Teresa Boardman, who provides this specialist service, is a candidate with over 27 years’ knowledge and experience working with new-borns and children of all ages. She has therefore gained a broad experience of children within different family setups.
Sleep deprivation causes innumerable problems to both parents and baby alike and takes away from what should be a special time for a family.
If there are any sleeping problems in your child’s routine, Teresa’s advice to parents is to keep a detailed diary for 3 to 4 days. This diary should include all activities in their day to day lives, looking at the amount of milk your child is drinking and how much solid food they are eating, to what kinds of activities they are involved in, and so on.
- What is the normal evening bedtime routine?
- What is the normal bedtime? Example is it too early / is it too late?
- What activities are performed 2 hours immediately before bedtime?
- How long does it take your child to fall asleep?
- If it takes longer than 30 minutes to settle your child, what is your child doing from lights out to falling asleep?
- As parents what are your reactions to these behaviors?
- What steps have been taken to help assist your child in falling asleep?
- Is the child permitted to fall asleep somewhere other than their own bed/bedroom for morning, afternoon and bedtime sleeps?
- Are there things the child requires in order to fall asleep? (I.e. stuffed animals, nightlight, soother, milk or parents lying beside them).
- Does the child awaken? How often, for how long, and at what times?
- What do you do to get their child back to sleep, if they awaken?
- Are there any unusual movements during sleep? (i.e. teeth grinding, head or leg movements, screams)
- Does the child snore? Every night? Is the snoring mild, moderate, severe?
- What time does your child awaken in the morning? Do they awaken naturally by themselves or by the parent? Is it difficult to awaken them?
- What is their mood upon waking (i.e. grumpy, happy, and tired)?
- What time of the day is the child most active and most alert? Most tired, most cranky?
- Does the child nap during the day? What times, and for how long?
Good Sleeping Habits:
- Bedroom is dark and quiet for the wind down.
- Bedtime routines are strictly followed by the 4B’s Bath, Breast or Bottle, Bedtime Story & Bed.
- Time of morning awakening is consistent no matter what kind of night you have had.
- Bedroom temp. Is cool (i.e. 18 Celsius to 20 Celsius).
- Home environment noise is reduced for bedtime.
- Make sure your child has active and play time during the day.
- Outside play (i.e. going for a walk).
- Not going to bed hungry (make sure your child has proper meals during the day).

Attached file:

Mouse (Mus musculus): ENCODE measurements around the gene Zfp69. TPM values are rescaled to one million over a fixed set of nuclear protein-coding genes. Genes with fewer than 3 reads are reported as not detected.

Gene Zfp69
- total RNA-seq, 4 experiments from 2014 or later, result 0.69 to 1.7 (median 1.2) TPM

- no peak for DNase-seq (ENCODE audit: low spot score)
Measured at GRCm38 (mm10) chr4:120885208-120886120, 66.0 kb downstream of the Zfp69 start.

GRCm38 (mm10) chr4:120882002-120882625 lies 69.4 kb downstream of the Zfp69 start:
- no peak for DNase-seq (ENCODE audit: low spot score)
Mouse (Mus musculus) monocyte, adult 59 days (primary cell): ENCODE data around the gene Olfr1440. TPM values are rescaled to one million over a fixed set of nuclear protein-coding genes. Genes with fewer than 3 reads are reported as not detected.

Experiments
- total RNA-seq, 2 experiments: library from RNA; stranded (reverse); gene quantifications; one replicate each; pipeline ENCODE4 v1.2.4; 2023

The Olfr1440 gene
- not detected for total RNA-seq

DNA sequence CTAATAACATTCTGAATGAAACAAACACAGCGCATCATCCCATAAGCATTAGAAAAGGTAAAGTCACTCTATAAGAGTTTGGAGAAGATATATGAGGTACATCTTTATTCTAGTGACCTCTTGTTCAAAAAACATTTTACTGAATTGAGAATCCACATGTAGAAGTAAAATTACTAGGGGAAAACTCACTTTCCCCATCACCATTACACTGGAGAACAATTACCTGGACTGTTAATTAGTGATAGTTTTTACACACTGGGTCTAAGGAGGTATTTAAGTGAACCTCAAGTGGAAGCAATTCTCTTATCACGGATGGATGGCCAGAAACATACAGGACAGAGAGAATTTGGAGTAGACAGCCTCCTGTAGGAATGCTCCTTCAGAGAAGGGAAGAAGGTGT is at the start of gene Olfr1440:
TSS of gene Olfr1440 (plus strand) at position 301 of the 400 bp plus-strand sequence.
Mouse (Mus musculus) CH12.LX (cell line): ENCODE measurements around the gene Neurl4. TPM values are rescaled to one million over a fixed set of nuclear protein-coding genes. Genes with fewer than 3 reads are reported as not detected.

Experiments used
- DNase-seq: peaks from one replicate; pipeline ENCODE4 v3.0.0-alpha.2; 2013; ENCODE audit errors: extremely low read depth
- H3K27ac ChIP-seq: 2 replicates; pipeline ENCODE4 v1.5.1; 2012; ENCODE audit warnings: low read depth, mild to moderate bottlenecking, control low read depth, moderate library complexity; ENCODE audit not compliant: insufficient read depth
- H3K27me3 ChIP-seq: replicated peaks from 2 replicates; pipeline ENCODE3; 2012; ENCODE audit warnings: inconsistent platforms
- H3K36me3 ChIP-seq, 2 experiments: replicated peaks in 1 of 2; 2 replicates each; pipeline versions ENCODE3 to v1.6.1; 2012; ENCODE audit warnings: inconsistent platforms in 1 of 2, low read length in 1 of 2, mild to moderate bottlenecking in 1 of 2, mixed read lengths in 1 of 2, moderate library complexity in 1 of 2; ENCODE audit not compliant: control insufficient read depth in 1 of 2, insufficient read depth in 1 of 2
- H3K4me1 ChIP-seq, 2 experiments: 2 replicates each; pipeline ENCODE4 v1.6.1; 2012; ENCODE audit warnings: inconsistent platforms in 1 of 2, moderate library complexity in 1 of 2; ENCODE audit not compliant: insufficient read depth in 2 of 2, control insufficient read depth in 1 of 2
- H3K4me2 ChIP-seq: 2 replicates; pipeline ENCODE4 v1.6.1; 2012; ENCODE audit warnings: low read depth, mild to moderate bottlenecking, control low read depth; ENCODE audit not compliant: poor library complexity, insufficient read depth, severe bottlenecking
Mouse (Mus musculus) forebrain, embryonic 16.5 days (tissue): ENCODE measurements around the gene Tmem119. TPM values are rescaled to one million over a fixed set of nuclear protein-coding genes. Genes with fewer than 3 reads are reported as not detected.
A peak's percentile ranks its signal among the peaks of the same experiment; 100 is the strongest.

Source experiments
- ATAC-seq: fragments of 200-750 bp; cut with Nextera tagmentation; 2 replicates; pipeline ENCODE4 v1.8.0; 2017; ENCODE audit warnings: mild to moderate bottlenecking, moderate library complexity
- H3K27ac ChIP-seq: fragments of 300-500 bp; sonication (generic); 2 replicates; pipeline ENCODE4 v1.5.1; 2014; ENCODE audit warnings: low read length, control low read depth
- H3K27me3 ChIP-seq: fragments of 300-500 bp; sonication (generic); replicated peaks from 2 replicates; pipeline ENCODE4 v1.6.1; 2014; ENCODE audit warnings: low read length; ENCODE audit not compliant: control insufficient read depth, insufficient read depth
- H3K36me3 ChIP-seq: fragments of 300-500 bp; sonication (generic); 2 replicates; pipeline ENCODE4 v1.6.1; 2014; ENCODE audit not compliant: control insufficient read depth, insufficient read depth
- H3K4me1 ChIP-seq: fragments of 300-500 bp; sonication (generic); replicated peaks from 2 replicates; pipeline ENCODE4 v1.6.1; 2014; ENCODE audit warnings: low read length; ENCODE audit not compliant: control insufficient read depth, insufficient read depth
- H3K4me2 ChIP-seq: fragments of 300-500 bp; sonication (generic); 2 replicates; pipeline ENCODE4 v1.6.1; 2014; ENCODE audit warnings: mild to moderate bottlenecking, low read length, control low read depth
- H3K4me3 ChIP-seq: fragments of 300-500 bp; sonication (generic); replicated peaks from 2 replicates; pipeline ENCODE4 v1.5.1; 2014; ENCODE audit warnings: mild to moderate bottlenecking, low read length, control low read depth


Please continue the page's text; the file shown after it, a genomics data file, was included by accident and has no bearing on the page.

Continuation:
- Children should learn to fall asleep alone (i.e. without parents’ being in their room).
- Avoid energetic activity before bedtime.
- Avoid caffeinated foods and beverages several hours before bedtime.
- Check medications and vitamins to see if they contain caffeine.
- Are naps during the day affecting your child’s nighttime sleep?
- The numbers of hours your child needs to sleep:
- Newborns – 12-18 hrs.
- Toddlers (ages 1-3) – 12-14 hours
- Preschoolers (ages 3-5) – 11-13 hours
- School age (ages 5-10) – 10-11 hours
- Teens – 8½ – 9¼ hours (Teens need more sleep than adults)
How it works:
The family is requested to keep a detailed diary on their baby or child’s day for a minimum of 3 to 4 days. A consultation is organised with our specialist, after which a course of action will be recommended and a tailor made programme set in place. Usually elements of both day and night routine need adjusting.
As any parent knows, the lack of sleep during the night for both child and parent can be overwhelming, thus disrupting daily activities. At this point, a sleep trainer is organised to come into the family home. Normally this is done over 3 to 4 nights, with a 12 hour shift each night. Parents are guided through the tools that are required to facilitate baby or child settling in their own bed and remaining there for the night.
Baby is never left to “cry it out”, parents are present throughout, thus restoring in them the confidence that is needed to maintain the good habits.
Families who request the services of “sleep training”:
- Baby will be anywhere between 3 months old and 5 years.
- Baby is either not sleeping at all, refusing to settle, only sleeping with Mum and Dad (unsuccessfully) or hugely challenging to get to bed in the first place. This in turn often reflects on baby’s eating habits, humour and sometimes even development.
For more information on this service, please email: firstname.lastname@example.org
or contact Teresa Boardman directly at 01-5331986.
To download an application form, Please visit our Downloads page.
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